On October of 2018, the Queensland introduced a new piece of legislation on the use of building claddings. This legislation intends to prevent or minimise the disastrous consequences of building fires by addressing the use of combustible claddings. As a result, the QBCC Cladding Assessment was created to assist building owners in complying this new legislation. Below is a quick guide to help you understand this assessment more.
What is this assessment, anyway?
QBCC Cladding Assessment came about as a direct response to the recent building fires across Australia. Combustible cladding, it turns out, had a huge role in aggravating these incidents. One such event was the Lacrosse Tower fire back in 2014. Cladding on the exterior of the building caused to fire to ravage a good part of the building in a short amount of time.
This came about because of the recent piece of legislation called Building and Other Legislation (Cladding) Amendment Regulation 2018. This amends the Building Regulation of 2006 with compliance beginning October 1, 2018.
The regulation brings about a new combustible cladding audit to regulate and assess the use of external building claddings. It does this by ensuring that building owners and tenants are informed about the use of combustible cladding on their building. The regulation also aims to adequately equip emergency responders of building-specific information for them to adequately respond to building fires. Ultimately, the end goal is to reduce or even prevent the use of combustible claddings.
Who is it for?
The new combustible cladding laws provide a checklist online that can help you determine if your building is affected. Alternatively, building owners may have received a letter instructing them to contact QBCC or complete the checklist. See more at DMA Engineers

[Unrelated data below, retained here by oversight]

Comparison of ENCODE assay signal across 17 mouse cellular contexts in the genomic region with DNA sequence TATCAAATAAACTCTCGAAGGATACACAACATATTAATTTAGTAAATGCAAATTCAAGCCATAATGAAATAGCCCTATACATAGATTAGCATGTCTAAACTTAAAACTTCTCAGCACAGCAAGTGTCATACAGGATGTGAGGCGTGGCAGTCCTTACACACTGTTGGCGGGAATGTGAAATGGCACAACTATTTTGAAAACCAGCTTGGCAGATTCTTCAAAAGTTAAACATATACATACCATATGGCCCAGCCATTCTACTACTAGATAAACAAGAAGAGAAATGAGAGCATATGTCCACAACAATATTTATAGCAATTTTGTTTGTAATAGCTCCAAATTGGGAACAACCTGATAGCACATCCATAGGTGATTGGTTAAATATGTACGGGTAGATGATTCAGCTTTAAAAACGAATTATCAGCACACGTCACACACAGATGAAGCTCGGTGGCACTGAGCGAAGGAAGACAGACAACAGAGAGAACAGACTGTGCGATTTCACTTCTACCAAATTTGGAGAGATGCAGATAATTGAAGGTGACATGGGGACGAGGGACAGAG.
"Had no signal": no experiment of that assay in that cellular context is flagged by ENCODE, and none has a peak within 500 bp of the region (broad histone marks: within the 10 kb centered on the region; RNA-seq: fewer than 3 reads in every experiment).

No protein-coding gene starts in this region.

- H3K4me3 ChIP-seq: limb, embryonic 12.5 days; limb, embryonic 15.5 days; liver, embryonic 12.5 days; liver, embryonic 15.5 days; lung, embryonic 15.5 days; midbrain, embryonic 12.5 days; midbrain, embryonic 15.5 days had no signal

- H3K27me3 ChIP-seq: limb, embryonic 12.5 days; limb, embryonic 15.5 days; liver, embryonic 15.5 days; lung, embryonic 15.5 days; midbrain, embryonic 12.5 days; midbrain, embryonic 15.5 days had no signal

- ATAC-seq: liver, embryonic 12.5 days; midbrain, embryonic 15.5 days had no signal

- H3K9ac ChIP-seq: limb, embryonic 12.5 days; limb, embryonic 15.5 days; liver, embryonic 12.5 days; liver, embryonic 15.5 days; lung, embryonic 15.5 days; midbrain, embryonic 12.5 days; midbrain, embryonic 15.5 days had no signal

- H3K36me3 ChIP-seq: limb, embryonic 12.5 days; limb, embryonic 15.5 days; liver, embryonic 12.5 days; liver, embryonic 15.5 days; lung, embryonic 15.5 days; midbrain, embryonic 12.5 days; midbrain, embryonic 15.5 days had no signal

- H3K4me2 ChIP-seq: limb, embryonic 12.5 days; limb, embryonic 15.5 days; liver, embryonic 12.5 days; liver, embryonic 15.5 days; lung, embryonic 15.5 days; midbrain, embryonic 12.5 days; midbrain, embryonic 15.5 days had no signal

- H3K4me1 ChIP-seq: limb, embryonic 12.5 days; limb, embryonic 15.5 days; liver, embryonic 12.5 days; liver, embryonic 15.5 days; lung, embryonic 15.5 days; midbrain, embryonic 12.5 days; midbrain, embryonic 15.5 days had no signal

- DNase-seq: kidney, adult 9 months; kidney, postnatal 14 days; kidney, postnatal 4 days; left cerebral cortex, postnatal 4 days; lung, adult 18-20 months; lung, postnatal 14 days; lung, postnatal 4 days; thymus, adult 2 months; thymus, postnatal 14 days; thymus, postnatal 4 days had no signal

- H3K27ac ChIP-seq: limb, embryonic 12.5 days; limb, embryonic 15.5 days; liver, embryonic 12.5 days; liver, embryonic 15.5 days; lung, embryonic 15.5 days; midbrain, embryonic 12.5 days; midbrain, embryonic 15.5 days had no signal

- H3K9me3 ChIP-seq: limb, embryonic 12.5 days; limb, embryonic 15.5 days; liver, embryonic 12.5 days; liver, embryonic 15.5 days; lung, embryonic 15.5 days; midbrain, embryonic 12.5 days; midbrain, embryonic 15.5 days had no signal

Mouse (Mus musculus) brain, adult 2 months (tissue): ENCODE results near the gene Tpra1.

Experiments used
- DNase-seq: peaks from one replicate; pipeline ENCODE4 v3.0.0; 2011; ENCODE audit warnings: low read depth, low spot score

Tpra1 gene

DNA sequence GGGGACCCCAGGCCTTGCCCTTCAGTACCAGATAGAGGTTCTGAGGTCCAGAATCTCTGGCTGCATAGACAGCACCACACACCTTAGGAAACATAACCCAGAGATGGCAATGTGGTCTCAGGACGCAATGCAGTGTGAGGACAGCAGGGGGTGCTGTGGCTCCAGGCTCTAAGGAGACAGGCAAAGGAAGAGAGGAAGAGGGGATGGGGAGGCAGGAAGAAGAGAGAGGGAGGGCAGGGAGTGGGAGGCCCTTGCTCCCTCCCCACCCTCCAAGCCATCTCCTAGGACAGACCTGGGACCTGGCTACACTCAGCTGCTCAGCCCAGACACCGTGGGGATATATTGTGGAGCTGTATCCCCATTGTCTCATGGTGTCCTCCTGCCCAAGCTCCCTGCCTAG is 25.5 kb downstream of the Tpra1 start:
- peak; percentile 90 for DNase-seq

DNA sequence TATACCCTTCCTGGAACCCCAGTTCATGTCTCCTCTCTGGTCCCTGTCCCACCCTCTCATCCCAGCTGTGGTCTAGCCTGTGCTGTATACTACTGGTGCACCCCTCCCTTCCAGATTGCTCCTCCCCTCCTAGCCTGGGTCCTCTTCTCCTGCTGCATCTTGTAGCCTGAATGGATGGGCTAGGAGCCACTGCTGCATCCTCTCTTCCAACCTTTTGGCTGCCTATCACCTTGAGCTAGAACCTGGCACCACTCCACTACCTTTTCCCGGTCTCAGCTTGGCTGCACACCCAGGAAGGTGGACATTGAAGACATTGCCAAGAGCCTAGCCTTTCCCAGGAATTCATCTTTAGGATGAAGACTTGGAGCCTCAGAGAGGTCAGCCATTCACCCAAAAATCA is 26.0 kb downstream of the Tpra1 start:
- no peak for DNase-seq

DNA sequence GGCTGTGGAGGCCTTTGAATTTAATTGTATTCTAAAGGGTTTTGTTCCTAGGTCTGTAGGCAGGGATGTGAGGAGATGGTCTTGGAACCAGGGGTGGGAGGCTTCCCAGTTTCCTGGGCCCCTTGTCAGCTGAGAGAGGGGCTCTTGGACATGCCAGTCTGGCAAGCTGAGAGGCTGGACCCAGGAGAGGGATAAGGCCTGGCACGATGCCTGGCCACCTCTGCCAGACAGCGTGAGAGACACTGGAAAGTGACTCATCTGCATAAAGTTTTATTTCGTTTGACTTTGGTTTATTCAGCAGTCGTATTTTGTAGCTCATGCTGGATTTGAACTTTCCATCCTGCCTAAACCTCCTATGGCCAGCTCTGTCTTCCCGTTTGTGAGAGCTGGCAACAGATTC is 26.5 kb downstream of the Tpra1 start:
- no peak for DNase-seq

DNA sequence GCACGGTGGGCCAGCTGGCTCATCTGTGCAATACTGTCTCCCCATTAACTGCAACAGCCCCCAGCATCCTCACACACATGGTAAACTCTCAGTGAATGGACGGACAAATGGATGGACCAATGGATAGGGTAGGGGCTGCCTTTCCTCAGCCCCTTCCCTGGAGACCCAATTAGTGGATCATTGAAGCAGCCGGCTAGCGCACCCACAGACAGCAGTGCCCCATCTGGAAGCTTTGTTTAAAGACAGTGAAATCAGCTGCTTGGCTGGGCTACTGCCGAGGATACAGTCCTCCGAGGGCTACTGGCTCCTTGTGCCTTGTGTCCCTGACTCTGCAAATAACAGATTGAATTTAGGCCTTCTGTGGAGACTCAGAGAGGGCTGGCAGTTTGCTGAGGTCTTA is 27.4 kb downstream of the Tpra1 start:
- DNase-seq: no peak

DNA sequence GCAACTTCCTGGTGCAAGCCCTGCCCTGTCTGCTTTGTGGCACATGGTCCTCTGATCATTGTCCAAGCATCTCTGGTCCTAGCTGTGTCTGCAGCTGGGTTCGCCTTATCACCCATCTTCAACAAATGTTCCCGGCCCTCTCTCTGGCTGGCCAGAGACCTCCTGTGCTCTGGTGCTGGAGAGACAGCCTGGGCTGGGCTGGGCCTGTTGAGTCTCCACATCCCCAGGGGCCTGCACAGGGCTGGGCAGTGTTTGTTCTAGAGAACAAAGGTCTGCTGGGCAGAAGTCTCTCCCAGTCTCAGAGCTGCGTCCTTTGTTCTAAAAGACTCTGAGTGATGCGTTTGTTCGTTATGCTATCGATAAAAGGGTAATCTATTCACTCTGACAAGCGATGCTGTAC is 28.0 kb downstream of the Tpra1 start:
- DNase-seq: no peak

Generally, a building is considered ‘affected’ if:
- they are privately owned
- they are class 2 to 9 which are residential or commercial buildings higher than 2 storeys
- they received a building development approval (to build or alter) after 1 January 1994 but not later than 1 October 2018 and
- is either a Type A or B construction
Your building must fit all of these criteria in order to be considered affected.
How can you comply?
The assessment is divided into 3 parts or stages. The 1st part is a comprehensive online checklist that determines if your building is potentially an “affected private building”. If your building is potentially affected, you need to engage a Building Industry Professional (i.e. an inspector or engineer) to help you in part 2.
The combustible cladding consultant then gives a report on whether your building is indeed affected by the amendment. They are to make a report whether you need to proceed to part 3. Finally, part 3 requires you to contact an engage a fire safety engineer. They will conduct a Building Fire Safety Risk Assessment report.
Contact professionals to learn more
Do you need to engage with a building professional or you just want to learn more? The team of dedicated and skilled professionals from DMA Engineers are happy to help! They can help you in complying your QBCC Cladding Assessment or answer your questions about it. Visit https://dmaengineers.com.au to know more.